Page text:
Morrison & Co reaches A$580m final close on Growth Infrastructure Fund

The fund manager invested in tomato producer Sundrop Farms via the Growth Infrastructure Fund, which has scaled back its fundraising target due to covid-19.

Morrison & Co has reached a third and final close of approximately A$580 million ($414 million; €353 million) on its Growth Infrastructure Fund, falling significantly short of its target of A$1 billion.

The vehicle was used by Morrison & Co to purchase Sundrop Farms, a facility in South Australia that uses on-site solar PV panels and desalination facilities to grow truss tomatoes, from private equity firm KKR.

The firm classifies Sundrop Farms as an infrastructure investment due to its renewable energy infrastructure and a long-term supply contract with supermarket chain Coles.

The Growth Infrastructure Fund was launched in 2018 with a A$150 million commitment from the Clean Energy Finance Corporation, one of the few instances where the CEFC has made an equity investment in an infrastructure fund. The fund has shown interest in agriculture investments in recent months, making an investment in Macquarie Infrastructure and Real Assets’ agriculture platform as well as Tenacious Ventures’ inaugural venture capital fund.

Agri Investor understands that Morrison & Co was forced to scale back its fundraising ambitions due to the coronavirus crisis, with all the capital raised for the third and final close coming during the pandemic. The amount raised in this close was not disclosed.

Morrison & Co declined to comment.

MGIF is a 12-year closed-end fund that will acquire core-plus-type infrastructure assets with high growth potential, such as hospitals, retirement housing, student accommodation, data centers and renewable energy assets, and is targeting returns of 13-15 percent per year.

Morrison & Co chief investment officer Paul Newfield told sister title Infrastructure Investor at the fund’s launch that it intended to introduce science-based emissions targets for the fund’s portfolio, although MGIF is not classified as a sustainability-focused vehicle.

Newfield said: “Infrastructure is a big contributor to carbon emissions, and infrastructure managers have probably been less active in this space than some of the more advanced property managers. We believe decarbonisation of assets will enhance the risk-return profile and appeal to investors. It will also help us generate stronger returns as assets will be more attractive to end customers.”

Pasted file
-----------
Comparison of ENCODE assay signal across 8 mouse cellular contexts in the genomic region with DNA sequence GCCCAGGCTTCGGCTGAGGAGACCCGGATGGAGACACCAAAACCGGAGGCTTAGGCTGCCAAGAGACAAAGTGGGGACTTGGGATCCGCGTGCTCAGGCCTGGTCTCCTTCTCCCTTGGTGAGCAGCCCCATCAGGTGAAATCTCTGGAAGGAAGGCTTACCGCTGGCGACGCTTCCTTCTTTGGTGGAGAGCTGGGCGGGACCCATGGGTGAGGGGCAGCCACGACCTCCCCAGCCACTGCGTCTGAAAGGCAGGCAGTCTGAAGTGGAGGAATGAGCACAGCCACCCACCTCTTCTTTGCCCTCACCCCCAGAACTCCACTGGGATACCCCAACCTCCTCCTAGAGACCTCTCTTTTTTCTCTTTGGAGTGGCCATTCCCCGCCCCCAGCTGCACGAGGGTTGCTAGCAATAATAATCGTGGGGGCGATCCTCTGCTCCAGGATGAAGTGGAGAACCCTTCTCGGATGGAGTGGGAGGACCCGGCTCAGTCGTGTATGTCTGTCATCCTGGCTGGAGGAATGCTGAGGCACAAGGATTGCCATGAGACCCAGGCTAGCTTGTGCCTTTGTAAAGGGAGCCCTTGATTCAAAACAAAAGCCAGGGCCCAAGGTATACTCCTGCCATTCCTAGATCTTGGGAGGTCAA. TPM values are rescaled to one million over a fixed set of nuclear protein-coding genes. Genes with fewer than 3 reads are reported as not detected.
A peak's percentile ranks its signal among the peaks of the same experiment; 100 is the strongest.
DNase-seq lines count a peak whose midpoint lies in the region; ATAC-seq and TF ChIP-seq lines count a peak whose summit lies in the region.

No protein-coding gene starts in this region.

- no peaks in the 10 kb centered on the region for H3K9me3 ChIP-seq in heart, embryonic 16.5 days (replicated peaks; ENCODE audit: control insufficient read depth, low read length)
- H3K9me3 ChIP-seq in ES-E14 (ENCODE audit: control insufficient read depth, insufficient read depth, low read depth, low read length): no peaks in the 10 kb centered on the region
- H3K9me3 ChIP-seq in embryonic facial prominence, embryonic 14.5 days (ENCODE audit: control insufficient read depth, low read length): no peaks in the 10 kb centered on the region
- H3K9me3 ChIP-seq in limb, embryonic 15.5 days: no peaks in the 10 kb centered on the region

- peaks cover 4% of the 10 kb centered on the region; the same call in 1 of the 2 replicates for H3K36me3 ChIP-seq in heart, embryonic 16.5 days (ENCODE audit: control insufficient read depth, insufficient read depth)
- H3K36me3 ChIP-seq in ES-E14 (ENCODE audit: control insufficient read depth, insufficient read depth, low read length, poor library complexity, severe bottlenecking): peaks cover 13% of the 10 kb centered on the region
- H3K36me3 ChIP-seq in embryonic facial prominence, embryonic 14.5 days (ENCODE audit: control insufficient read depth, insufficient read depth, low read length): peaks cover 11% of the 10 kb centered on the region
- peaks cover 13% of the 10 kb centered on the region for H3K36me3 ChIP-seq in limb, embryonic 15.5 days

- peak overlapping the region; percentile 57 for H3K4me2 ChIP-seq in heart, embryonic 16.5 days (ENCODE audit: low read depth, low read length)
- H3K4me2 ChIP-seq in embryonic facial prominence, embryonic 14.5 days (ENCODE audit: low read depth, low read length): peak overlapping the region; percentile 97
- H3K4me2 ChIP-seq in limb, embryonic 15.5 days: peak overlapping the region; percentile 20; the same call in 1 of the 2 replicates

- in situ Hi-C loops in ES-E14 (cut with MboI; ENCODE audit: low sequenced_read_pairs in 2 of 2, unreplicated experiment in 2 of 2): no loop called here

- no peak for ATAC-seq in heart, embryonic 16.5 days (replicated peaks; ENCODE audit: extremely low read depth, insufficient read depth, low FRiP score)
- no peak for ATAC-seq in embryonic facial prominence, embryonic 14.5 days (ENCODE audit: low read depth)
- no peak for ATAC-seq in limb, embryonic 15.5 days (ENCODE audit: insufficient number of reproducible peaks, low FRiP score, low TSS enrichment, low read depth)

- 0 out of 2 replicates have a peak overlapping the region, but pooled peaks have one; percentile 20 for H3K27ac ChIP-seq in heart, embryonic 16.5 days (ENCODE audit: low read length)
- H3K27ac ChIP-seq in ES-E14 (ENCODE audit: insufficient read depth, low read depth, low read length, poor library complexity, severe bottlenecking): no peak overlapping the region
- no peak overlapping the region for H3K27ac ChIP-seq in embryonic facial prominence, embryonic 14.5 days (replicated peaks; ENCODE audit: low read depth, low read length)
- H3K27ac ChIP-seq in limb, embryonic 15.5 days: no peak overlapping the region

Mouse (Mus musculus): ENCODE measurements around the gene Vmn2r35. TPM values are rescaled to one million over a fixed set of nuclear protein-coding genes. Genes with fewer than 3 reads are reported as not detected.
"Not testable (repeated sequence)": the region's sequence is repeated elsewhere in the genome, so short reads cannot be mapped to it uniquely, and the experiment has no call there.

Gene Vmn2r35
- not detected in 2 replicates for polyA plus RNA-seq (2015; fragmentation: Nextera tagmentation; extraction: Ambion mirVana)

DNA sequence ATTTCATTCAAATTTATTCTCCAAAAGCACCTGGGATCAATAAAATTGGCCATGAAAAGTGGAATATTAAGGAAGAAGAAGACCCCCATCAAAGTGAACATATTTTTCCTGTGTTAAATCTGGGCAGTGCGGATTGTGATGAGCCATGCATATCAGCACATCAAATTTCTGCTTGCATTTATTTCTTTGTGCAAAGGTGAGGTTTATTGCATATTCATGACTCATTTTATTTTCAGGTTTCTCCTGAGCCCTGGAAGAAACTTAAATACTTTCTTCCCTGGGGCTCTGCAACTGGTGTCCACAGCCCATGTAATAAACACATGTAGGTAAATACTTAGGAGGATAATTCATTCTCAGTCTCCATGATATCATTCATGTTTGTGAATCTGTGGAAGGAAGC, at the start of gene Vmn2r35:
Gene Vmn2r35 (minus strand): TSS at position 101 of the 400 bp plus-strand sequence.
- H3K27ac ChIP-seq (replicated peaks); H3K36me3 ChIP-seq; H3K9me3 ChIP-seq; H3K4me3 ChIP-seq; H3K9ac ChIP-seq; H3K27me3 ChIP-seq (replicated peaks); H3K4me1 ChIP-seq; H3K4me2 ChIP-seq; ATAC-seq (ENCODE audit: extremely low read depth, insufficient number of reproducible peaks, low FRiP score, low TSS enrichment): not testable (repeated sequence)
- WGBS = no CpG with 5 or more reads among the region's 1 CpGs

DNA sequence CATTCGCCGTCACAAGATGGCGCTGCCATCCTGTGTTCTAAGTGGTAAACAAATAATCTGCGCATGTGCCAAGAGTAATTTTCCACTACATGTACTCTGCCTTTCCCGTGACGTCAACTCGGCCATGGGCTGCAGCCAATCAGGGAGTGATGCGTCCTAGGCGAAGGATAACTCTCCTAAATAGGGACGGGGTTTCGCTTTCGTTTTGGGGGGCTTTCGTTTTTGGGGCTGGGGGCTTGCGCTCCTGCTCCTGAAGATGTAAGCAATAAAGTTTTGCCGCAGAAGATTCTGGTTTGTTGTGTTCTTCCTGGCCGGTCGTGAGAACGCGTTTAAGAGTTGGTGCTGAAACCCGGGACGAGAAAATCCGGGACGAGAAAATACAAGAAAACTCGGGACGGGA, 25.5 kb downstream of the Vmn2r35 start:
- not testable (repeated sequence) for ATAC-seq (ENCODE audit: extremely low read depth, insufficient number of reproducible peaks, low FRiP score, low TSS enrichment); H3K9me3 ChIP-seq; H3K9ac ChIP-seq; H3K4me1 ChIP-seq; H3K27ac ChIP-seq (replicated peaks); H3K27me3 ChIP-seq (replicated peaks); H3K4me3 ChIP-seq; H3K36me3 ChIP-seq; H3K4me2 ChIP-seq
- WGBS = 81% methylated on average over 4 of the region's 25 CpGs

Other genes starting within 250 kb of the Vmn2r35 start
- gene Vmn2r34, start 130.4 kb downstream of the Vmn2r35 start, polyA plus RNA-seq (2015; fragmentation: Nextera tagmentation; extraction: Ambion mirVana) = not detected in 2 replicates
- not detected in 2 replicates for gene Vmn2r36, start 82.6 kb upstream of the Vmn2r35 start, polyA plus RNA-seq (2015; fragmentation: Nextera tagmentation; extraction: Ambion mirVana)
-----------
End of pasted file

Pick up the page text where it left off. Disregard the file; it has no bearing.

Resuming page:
The fund has made three investments to date: Sundrop Farms; Galileo Green Energy, a European renewable energy developer, owner and operator that was established in February 2020 and is headquartered in Italy; and Flow Systems, a business that designs, builds and operates community-based water infrastructure networks in New South Wales and Queensland, providing a substitute to residents of new communities with drinking and wastewater services on a pricing parity basis with public infrastructure.

MGIF has a commitment to deploy 75 percent of its AUM in Australian assets but can make investments in other OECD countries.

Morrison & Co chief operating officer Nicole Walker said: “We are delighted to have achieved this successful outcome, and to have introduced new investors to the experience and caliber of our high performing team. We had a good mix of capital raised from both new and existing Morrison & Co investors, highlighting our ability to build positive long-term relationships with our partners.”

Morrison & Co reached total funds under management of approximately A$15 billion as of June 2020. It also manages Utilities Trust of Australia, one of the country’s oldest infrastructure funds that was previously managed by Hastings Funds Management, and the Public Infrastructure Partners Fund series that invests in PPP assets.